Problems are seldom that simple. Still, if, say, a section of the factory is not up to speed with production, and one knows that there is a one-armed man on the line performing a job better handled by a two-armed man, one might shift things so that the one-armed man is moved to a position on the line at which he needs only push a button at the right time.
When we move out into the complex world of society, things become even more complicated. Every time something bad happens, well-intentioned folks try to "start a conversation" about it. Then, subsequent groups try to "raise awareness" about it. This can be a good thing, but, more often than not, this is an exercise in self-medication; we often just do these things because they make us feel like we are accomplishing something, when, in terms of actual problem solving, we may not be accomplishing anything at all.
Don't get me wrong: we may well accomplish something by "raising awareness" and "starting a conversation," as long as the subject at hand is grounded in the real world; in a world of some semblance of logical function; in a chaos-free set of circumstances.
If, for, instance, historic buildings in a neighborhood in Philadelphia start to show House-of-Usher-like cracks and begin sinking into the sewers, a cause needs to be found and a solution needs to be employed. This can't be done without "raising awareness" (making the community aware of the problem) or without "starting a conversation" among local government, architectural experts, etc...
But when, for example, some animal shoots up a church, we need to be careful. When an act is so nonsensical and so purely evil as that "starting a conversation" about it can also, in the minds of similarly-inclined animals, lend the act a form of credibility, we need to watch our collective step. We may turn the nonsensical into something with a false foundation; with (in the eyes of the misguided or animalistic) a seemingly valid reason.
Having a sensitive discussion about what causes this kind of thing may need to happen among a team of psychologists, but to do so in the public sphere, in the media, may have a counterproductive effect.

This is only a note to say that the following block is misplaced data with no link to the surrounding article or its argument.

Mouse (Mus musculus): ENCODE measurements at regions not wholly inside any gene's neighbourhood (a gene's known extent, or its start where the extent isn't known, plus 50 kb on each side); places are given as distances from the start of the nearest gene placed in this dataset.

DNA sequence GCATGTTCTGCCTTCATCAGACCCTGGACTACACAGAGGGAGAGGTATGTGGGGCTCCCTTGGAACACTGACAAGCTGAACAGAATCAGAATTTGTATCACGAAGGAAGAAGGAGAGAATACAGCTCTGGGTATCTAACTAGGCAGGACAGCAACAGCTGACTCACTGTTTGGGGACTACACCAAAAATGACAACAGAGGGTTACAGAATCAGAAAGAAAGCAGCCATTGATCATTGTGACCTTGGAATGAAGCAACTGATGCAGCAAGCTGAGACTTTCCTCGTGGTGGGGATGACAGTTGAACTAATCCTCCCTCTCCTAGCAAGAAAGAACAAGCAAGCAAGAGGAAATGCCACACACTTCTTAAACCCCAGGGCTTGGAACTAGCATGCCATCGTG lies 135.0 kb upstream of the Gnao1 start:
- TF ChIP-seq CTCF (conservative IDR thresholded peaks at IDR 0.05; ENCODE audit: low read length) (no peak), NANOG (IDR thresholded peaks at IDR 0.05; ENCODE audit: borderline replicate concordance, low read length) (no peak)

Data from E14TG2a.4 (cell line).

In an interview for a teaching job, I was once asked if it is ever time to "give up on a student" so that the rest of the class can progress. The answer is no. Never. One finds a way to keep the rest of the class going while still attending to that individual student's needs.
But with a murderous anomaly who walks in to a church and guns down innocent people, I am inclined to punish him severely and move on. Even your average loud-mouthed racist -- while he may be a nothing more than a pimple on the rump of humanity -- is a far cry away from the kind of evil that would do such a thing.
If I believed a public causal analysis would give an indisputable answer as to why a guy shoots up a public place, I would encourage it. As it stands, it feels more to me like a sensible discussion of the completely irrational may do more harm than good and may even sustain the problem. As I said, the discussion needs to happen, but maybe not on a radio talk show. In that forum, we tend to conclude things like: "Video games cause kids to blow up their schools." (Right...)
Perhaps Dylann Roof doesn't deserve to be figured out, even if he can be -- which he can't. Perhaps he needs to be locked up in solitary confinement until he rots. Unlike some paradoxical people, I think killing is wrong, no matter what, so I would never call for his death, but it might be nice if the relatives of those he killed could stop by once in awhile and look through a little window and watch him shivering on a cold stone floor.
I don't want to have a conversation about what caused Roof to take innocent lives as if any "reason" could make it all make sense. It really can't. And, in the end, should it? Human behavior might well have its own chaos theory. One can't figure out chaos.